The ID repetitive sequence has been reported to be transcribed as small RNA in both a brain-specific and a developmental stage-specific manner. Several brain-specific proteins required for transcription, along with RNA polymerase III, may be involved in controlling the gene activity throughout development. We analyzed extracts from the brains and livers of mice in an electrophoretic mobility shift assay. Of ID sequence-binding proteins, we detected a protein factor(s) that interacts specifically with the region between two promoter sequences for RNA polymerase III. This protein factor seems to be relevant to postnatal accumulation of the small RNA transcripts of ID sequences, since its time course of expression is consistent with that of the synthesis of the small RNA during development. A penta-nucleotide direct repeat (GCAAG) and its inverted complement (CTTGC) are both present in that region and may be involved in the binding site for the protein factor. The biological significance of the binding site and interacting protein factor(s) is discussed.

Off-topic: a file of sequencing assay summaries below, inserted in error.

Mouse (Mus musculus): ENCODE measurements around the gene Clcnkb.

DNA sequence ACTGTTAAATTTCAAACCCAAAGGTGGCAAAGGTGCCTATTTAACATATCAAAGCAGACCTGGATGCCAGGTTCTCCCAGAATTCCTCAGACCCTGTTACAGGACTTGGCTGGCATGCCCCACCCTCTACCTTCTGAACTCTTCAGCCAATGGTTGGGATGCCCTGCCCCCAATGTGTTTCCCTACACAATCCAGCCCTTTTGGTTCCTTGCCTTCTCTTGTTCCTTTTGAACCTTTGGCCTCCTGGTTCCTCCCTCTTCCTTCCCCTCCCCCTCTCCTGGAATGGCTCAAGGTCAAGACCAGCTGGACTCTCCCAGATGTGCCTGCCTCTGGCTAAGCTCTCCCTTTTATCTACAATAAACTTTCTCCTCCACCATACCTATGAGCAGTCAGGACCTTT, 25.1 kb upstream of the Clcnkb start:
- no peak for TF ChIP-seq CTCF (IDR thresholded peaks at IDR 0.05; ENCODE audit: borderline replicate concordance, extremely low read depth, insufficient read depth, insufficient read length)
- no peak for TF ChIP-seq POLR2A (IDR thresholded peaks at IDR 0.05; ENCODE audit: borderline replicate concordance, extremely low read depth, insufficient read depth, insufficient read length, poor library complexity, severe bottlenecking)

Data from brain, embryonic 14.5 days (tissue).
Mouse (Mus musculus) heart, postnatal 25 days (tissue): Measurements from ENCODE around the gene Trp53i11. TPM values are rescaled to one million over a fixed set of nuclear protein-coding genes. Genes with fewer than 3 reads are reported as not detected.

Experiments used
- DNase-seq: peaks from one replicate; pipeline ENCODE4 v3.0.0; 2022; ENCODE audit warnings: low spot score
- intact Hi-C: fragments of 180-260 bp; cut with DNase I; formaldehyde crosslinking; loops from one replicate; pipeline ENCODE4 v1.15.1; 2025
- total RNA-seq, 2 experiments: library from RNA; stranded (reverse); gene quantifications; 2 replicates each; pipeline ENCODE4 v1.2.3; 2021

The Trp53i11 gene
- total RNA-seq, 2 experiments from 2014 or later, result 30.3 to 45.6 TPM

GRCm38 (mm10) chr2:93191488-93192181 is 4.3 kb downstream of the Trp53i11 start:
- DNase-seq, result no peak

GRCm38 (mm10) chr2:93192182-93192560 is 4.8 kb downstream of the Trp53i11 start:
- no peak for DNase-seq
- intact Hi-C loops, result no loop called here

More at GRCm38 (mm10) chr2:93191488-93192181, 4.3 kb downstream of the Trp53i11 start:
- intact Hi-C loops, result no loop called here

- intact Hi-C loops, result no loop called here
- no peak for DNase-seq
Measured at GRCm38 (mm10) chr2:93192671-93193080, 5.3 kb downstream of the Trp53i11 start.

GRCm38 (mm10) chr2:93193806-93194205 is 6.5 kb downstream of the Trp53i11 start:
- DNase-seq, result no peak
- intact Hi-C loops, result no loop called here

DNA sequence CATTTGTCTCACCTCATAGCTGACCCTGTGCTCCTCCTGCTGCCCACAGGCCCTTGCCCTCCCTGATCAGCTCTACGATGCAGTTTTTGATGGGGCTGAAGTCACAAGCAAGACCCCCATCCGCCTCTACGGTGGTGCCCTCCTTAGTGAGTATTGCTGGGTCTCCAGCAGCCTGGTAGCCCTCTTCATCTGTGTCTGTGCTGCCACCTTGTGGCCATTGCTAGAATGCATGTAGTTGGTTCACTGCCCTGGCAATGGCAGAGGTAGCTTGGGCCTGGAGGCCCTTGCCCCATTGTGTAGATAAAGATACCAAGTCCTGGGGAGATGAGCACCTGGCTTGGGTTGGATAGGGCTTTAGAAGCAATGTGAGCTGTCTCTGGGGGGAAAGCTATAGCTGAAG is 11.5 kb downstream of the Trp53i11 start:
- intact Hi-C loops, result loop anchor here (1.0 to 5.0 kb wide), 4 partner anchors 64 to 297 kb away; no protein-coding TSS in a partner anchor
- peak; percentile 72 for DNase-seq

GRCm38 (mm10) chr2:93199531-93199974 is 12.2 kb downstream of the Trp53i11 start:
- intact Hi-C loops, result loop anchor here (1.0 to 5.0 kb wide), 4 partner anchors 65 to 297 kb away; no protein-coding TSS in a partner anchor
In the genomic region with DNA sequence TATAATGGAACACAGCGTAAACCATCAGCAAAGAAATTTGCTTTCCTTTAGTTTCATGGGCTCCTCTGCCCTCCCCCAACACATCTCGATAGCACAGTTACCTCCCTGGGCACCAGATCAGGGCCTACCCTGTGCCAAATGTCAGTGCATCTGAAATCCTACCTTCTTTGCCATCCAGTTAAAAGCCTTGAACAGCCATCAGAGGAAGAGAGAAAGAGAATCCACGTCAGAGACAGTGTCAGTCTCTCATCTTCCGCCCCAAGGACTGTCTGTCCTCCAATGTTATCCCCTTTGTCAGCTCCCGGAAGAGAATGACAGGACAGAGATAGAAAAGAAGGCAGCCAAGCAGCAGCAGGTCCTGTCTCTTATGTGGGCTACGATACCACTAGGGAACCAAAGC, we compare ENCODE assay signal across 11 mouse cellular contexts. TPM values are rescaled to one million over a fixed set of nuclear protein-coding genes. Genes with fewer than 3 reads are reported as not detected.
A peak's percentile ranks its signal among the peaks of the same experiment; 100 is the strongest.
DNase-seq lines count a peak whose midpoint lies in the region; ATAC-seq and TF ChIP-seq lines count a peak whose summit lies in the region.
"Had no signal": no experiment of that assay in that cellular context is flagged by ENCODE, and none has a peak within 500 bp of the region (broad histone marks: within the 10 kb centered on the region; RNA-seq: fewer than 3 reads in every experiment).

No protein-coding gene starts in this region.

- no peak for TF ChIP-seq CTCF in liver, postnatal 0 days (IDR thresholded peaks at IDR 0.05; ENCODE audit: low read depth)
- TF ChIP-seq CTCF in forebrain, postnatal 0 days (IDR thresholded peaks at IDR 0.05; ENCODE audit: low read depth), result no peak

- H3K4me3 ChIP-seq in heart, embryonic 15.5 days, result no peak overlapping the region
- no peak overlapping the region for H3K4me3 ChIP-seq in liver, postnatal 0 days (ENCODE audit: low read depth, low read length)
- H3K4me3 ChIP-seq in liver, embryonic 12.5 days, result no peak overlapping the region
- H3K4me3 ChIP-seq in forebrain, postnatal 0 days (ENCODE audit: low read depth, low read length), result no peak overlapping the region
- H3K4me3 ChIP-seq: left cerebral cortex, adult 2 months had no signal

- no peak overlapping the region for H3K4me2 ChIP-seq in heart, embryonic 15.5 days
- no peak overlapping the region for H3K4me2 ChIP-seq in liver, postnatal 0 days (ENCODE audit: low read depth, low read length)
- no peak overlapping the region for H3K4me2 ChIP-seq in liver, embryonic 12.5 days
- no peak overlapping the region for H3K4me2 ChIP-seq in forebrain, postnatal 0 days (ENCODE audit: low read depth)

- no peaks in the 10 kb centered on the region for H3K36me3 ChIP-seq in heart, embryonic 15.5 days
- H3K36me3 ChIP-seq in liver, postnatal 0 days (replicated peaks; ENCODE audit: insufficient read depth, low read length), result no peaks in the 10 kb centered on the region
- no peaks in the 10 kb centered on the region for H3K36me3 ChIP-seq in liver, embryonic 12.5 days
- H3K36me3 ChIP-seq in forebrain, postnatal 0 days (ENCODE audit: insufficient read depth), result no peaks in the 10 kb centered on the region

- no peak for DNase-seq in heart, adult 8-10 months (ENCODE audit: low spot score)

- DNA-binding protein
- Electrophoretic mobility shift assay
- ID sequence
- Mouse brain
ASJC Scopus subject areas
- Molecular Biology
- Cellular and Molecular Neuroscience